Good morning fellow Dessert People! We are back with bake number 47 from Claire Saffitz’s Dessert Person. This latest recipe from the Bars & Cookies chapter is a family favourite that has been passed down through four generations—Aunt Rose’s Mondel Bread. You know we love families who bake together 😉
I love learning about different cultural recipes and family traditions, so when I read the little introduction to this recipe in the book and found out that this was one that had been passed down through four generations of family, I was excited to give it a try.
From what I read, it sounds like mondel bread is basically a Jewish variation on biscotti. It’s similar to the Italian version that we’re all familiar with (and that our dad and brother bake together every Christmas) except that oil is used instead of butter and the mondel bread is only baked once instead of twice. Most of the cookies in this chapter so far have been pretty standard in terms of process—mix dry ingredients, mix wet ingredients, combine to create a dough, form and bake—so it was fun to bake something that had a few different steps involved.
The formation of the dough is exactly what you’d expect—dry ingredients (flour, baking powder, salt), wet ingredients (oil, eggs, sugar, vanilla), and then slivered almonds that I had been toasted in the oven earlier in the day are all combined in the stand mixer. The dough then sits in the fridge for a couple of hours to firm up.
Once you have your chilled dough, you form the logs. I was a little unsure from the description in the book what exactly these were supposed to look like, and there was no photo or video in this case to go off of, so I just went with how I knew biscotti were formed and hoped for the best. I found it a little tricky to form the logs without any cracks but made them as smooth as possible. Each log is then sprinkled with cinnamon sugar and into the oven they go!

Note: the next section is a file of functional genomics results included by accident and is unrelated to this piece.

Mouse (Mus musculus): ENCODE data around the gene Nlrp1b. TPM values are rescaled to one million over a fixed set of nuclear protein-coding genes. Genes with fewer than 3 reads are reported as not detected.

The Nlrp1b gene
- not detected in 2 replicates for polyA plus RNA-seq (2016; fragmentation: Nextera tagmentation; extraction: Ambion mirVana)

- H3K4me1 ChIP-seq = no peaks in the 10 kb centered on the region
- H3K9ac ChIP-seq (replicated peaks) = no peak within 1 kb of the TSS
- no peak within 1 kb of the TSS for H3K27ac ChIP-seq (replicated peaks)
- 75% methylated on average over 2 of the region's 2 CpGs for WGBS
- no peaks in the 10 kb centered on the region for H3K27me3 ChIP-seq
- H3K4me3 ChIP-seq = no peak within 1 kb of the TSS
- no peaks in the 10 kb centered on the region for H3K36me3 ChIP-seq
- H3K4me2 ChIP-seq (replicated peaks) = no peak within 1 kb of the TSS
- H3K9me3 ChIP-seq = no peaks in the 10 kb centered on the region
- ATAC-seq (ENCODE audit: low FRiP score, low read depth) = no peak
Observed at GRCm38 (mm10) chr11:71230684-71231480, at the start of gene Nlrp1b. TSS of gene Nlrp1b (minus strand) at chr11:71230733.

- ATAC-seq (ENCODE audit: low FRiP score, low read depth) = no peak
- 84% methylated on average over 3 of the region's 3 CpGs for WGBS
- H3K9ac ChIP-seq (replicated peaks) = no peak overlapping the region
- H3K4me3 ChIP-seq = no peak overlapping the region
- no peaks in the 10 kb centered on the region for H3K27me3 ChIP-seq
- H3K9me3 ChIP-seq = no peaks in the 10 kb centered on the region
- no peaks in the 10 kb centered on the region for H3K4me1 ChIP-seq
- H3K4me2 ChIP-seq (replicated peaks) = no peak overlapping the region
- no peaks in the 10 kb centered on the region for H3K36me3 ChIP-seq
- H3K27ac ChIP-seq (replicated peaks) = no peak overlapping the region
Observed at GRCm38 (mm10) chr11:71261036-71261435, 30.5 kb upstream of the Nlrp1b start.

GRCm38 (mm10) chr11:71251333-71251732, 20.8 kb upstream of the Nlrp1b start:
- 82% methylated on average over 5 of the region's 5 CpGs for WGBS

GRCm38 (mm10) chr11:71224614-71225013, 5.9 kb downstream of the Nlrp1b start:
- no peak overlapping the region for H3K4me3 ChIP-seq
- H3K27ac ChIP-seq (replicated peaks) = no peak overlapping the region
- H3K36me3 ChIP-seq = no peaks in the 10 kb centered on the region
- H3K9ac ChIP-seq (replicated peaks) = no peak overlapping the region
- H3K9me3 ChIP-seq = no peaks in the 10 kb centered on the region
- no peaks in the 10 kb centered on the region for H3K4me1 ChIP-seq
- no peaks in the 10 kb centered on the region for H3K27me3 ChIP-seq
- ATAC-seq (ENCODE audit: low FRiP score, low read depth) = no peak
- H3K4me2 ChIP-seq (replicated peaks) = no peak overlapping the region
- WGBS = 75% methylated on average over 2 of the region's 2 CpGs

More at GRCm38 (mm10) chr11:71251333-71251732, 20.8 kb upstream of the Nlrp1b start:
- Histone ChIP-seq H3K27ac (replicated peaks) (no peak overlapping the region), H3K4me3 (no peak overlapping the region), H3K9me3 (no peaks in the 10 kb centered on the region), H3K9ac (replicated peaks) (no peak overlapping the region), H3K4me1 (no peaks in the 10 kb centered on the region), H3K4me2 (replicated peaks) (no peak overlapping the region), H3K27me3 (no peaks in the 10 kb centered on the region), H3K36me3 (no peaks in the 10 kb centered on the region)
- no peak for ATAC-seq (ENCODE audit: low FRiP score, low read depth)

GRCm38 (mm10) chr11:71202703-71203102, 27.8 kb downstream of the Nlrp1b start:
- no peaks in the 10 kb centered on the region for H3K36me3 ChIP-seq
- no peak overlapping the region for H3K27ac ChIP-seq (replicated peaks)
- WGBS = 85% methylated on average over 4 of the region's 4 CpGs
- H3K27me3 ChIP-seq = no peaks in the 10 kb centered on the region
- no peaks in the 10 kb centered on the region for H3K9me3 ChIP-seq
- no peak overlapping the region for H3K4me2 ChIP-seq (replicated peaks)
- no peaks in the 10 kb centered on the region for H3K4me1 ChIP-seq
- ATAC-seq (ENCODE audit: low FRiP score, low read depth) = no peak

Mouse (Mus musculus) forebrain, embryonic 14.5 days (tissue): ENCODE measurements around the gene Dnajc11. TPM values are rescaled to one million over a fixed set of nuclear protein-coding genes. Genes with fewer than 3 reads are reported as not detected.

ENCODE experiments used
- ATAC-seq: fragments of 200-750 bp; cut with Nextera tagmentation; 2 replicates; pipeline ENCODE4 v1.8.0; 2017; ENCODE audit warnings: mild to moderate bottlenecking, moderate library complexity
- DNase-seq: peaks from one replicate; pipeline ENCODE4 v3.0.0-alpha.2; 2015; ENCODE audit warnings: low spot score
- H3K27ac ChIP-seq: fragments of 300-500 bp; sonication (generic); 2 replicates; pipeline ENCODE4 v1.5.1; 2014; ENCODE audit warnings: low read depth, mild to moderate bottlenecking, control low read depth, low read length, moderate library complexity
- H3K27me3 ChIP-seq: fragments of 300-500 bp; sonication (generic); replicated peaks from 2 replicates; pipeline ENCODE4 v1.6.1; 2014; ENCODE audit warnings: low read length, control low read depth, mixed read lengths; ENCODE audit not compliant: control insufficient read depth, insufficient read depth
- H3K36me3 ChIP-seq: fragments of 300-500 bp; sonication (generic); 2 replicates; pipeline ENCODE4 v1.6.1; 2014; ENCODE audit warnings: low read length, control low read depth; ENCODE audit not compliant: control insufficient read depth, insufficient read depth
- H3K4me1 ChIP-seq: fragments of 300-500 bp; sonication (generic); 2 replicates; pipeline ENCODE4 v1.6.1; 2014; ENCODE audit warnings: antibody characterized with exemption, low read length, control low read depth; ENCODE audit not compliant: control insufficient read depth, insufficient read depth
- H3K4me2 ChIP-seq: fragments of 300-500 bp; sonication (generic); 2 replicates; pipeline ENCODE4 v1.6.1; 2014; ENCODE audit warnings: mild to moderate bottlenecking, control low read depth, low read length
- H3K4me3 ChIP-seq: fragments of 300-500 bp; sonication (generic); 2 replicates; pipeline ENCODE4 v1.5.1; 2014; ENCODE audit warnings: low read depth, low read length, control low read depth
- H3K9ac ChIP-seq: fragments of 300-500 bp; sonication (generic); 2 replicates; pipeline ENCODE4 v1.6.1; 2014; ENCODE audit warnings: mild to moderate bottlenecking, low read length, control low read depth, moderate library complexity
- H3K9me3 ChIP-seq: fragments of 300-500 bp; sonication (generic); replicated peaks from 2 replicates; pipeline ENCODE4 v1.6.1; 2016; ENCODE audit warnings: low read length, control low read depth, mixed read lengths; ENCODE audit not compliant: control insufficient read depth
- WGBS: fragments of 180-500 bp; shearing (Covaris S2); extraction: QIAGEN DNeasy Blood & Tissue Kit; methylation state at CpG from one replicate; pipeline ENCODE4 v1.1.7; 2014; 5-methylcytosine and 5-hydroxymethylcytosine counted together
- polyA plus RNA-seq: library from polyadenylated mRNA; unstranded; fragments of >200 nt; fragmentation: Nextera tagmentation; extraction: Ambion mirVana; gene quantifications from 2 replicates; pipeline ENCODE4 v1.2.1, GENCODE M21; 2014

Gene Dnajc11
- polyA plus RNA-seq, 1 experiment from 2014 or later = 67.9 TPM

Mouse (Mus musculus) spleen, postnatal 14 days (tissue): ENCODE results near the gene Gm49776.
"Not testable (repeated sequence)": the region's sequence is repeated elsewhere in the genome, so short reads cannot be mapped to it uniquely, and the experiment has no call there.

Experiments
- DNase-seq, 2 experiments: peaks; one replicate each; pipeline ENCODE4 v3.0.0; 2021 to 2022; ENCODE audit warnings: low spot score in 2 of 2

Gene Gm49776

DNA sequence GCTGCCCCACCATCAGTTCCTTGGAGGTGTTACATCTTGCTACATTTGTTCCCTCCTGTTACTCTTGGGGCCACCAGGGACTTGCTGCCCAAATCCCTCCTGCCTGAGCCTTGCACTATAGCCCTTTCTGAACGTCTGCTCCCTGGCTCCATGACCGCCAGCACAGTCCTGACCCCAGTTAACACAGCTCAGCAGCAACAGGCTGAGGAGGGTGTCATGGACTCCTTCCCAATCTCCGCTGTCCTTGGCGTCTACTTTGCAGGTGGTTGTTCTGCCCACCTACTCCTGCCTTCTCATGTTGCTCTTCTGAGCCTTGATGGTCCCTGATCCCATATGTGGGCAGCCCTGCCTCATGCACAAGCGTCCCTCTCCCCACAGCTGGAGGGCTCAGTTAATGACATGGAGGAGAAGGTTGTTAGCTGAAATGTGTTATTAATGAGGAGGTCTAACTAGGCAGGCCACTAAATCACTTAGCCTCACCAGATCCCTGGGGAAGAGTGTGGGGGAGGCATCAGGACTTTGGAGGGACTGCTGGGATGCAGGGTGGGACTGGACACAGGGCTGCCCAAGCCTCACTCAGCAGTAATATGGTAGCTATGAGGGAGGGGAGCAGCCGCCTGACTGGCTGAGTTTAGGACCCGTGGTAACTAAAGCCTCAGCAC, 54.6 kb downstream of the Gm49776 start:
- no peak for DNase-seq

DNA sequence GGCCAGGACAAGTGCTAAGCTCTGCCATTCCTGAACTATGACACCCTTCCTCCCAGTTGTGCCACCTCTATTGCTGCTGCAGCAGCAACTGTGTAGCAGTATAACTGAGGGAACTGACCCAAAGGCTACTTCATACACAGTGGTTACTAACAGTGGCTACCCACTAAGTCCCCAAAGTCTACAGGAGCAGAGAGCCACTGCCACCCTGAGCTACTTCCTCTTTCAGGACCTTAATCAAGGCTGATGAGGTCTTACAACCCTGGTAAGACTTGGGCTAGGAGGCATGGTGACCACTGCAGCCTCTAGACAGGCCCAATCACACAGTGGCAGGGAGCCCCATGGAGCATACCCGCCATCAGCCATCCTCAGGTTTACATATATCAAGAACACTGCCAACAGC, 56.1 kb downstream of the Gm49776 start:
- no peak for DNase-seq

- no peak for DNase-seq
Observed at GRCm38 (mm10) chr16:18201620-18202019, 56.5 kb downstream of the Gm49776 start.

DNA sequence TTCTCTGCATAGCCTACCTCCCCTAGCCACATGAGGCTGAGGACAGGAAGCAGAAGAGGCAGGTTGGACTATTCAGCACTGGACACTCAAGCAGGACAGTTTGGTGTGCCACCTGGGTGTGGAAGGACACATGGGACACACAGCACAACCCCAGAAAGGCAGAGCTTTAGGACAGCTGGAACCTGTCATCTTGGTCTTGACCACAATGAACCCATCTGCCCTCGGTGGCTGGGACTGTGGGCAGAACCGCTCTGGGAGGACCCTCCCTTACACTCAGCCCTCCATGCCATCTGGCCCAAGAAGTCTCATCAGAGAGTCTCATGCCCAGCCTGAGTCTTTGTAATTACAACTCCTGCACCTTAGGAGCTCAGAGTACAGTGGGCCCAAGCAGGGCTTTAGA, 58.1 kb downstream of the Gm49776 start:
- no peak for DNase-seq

This was a three-step bake: round one – logs are sprinkled with cinnamon sugar and bake for 20-ish minutes. Round two – they come out, are flipped over, sprinkled with more cinnamon sugar, and bake for another 15 minutes. Round three, you guessed in – they come out, are flipped over again, sprinkled with MORE cinnamon sugar (this was definitely more cinnamon sugar than you really needed…) and bake for a final 15 minutes.
At this point, I should have given the mondel bread a little bit of time to cool and then sliced while still warm, but I was heading out for the night so left the baked logs sitting on the counter. I came back the next morning and sliced the fully cooled mondel bread, which led to some cracking and breakage, so for anyone planning to make this recipe, take Claire’s advice and slice while warm.
Overall, these were what I expected—a drier, simpler cookie (as intended) but with great almond flavour and texture, and a solid accompaniment to a cup of coffee. The process, like I said, was definitely a lot of fun but compared to some of the other recipes in this chapter, these cookies weren’t life-changing. A solid, 3-star bake for me!
Next week we’ll be baking Coconut Thumbprints. See you then!